A Crash Course in SA-CME

An inside look at the ABR's new self-assessment requirements explains how recent changes affect MOC.Crash Course in SME

Things are changing in the world of maintenance of certification. The ABR has introduced self-assessment CME (SA-CME) credits, interactive education activities that include self-assessment tools.

These credits will join SAMs and CME to aid radiologists in achieving Part 2 of maintenance of certification. David Laszakovits, co-director of certification services at the ABR, spoke with the Bulletin to explain how things are changing and what radiologists need to know in their quest for AMA PRA Category 1 Credits™.

Q. How do the new SA-CME credits work?

A. At the beginning of the year, the ABR broadened the definition of what counts toward the Part 2 self-assessment requirement. Before, the only valid form of self-assessment was a SAM. Now the definition of what counts toward self-assessment has been broadened to include all enduring-material category-1 CME (printed, recorded, or computer-presented education activities) and journal-based CME activities, in addition to SAMs. This category of credit is called SA-CME.

Q. What prompted these changes?

A. The ABR introduced SA-CME in response to 2009 ABMS standards that required one-third of radiologists' CME to be self-assessment CME. Beginning in January 2013, SAMs will still be valid forms of self-assessment, but we've also included other activities that previously haven't counted toward that self-assessment requirement. So this change increases the availability of qualifying resources and makes it easier for radiologists to fulfill the requirements.

Q. What is the difference between SAMs, CME, and SA-CME?

A. SAMs are self-assessment modules that must be approved by the ABR or an authorized provider in order to count towards MOC. SA-CMEs also count as self-assessment modules, but they do not require ABR approval. While all SAMs qualify as SA-CME, SA-CME is not limited to SAMs. Some CME activities also count as a SA-CME. Again, these activities are limited to enduring material CME and journal-based CME certified for AMA PRA Category 1 Credit.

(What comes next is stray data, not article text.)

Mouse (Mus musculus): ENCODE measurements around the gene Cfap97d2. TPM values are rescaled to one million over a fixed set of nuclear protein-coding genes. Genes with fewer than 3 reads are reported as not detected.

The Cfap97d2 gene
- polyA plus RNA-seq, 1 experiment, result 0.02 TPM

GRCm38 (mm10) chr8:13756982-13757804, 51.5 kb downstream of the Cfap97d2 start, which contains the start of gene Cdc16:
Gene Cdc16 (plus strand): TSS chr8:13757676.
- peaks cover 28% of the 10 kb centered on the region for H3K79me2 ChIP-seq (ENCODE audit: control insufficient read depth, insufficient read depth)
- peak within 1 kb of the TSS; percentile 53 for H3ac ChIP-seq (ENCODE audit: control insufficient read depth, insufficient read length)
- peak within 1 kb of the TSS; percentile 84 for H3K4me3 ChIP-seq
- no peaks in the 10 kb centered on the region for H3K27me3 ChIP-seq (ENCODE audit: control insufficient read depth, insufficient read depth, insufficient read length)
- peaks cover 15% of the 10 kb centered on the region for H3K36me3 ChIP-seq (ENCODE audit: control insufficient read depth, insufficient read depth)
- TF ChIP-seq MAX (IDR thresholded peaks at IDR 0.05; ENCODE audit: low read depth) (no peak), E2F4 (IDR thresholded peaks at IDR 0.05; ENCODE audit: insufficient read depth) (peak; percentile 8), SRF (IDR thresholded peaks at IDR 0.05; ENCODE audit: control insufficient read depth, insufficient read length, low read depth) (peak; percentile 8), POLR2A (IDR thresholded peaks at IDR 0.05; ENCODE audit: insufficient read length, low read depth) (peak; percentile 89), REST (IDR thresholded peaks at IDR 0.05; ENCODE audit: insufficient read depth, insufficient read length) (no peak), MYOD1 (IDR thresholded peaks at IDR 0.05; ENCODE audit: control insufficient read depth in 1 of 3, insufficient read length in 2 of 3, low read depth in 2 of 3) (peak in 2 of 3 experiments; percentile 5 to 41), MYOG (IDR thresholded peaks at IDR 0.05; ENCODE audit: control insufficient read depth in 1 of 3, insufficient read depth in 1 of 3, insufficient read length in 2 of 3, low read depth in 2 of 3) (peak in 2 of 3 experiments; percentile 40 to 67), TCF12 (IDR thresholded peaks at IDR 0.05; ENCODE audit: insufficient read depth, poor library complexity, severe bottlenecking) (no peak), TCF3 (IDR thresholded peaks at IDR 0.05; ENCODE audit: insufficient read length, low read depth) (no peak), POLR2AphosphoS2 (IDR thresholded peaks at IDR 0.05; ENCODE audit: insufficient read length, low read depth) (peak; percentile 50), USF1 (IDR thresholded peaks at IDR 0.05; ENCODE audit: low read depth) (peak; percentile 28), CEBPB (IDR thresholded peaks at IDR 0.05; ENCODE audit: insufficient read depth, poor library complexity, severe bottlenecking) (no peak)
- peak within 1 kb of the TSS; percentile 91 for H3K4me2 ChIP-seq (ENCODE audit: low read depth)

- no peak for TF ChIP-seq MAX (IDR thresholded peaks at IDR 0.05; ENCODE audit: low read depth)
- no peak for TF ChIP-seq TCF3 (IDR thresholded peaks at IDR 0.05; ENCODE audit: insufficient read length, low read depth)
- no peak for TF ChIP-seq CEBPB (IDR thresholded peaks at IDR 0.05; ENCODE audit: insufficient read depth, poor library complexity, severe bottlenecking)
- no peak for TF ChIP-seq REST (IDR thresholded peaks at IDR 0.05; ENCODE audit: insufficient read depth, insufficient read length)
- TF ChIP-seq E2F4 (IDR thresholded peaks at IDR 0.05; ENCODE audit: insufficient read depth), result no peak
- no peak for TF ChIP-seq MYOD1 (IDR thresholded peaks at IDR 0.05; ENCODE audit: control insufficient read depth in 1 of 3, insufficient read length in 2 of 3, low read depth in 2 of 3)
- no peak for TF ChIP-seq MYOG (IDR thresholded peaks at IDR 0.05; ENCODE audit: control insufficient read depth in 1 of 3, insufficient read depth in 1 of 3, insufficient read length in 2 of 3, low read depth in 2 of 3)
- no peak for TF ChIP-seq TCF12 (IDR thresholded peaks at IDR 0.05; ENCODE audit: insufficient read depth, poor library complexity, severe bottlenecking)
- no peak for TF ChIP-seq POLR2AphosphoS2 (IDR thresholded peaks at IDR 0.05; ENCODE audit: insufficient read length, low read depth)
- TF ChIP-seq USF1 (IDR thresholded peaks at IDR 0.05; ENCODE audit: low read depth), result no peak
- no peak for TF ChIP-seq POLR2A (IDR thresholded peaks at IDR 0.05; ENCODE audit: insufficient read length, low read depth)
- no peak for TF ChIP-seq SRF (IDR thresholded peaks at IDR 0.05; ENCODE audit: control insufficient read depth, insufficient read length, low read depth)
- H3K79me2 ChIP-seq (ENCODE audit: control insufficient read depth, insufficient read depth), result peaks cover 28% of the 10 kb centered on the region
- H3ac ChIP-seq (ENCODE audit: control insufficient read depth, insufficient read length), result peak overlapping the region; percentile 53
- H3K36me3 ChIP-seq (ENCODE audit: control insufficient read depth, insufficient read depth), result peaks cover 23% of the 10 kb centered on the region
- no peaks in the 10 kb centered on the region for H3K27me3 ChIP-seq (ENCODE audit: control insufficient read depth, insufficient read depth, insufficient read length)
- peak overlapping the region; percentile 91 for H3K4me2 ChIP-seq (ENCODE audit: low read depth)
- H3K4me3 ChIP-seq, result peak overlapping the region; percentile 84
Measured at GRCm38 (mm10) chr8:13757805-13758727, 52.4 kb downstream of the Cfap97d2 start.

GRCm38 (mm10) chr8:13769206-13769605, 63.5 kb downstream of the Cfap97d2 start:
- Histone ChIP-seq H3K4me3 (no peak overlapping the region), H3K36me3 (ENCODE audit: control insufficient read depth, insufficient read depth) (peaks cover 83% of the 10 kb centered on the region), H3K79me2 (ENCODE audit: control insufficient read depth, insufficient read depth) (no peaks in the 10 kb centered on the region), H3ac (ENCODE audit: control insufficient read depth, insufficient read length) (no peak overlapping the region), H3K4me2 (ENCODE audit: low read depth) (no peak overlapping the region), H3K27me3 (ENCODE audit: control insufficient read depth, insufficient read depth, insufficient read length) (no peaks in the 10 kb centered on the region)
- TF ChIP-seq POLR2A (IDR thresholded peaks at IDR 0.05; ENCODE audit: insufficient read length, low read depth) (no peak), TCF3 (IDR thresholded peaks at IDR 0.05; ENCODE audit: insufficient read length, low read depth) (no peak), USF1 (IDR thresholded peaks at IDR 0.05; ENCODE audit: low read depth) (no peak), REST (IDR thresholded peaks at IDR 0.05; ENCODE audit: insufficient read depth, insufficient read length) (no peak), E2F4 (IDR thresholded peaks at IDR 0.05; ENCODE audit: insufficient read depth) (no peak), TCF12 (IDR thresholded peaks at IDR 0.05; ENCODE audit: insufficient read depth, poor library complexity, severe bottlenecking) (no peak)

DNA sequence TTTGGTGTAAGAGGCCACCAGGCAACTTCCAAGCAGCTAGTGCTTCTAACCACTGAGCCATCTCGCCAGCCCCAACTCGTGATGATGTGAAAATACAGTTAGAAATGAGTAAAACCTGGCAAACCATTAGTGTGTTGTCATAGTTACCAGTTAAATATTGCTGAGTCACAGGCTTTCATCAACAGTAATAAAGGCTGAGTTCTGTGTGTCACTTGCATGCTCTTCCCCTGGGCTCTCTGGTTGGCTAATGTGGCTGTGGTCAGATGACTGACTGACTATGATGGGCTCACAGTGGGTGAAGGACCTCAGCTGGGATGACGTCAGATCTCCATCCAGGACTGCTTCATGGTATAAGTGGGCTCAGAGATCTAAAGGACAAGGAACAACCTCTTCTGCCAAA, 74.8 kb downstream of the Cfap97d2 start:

Q. How does this change the way radiologists complete their MOC Part 2 requirements?

A. Instead of needing 250 CME credits and 20 SAM credits over a 10-year period, radiologists will now need 75 Category 1 CME credits over a three-year period. Of those 75, at least 25 must be SA-CME credits. So you have a lot of options. You could do all of your self-assessment as SAMs or you could meet the self-assessment requirement by not doing any SAMs, by just doing SA-CME. You could also do a combination of both — some SA-CME and some SAMs.

Q. So radiologists don't actually have to change their approach to MOC if they don't want to?

A. Exactly. They just have more options if they so choose. If they want to just do CME and SAM credits and not worry about SA-CME, that won't affect their MOC Part 2 requirements. Just note that in some practice areas, it might be difficult to find enough relevant SAM credits per year. That's why the ABR changed its requirements to include SA-CME, which substantially increases the number of available options.where can i get SA CME

By Lyndsee Cordes

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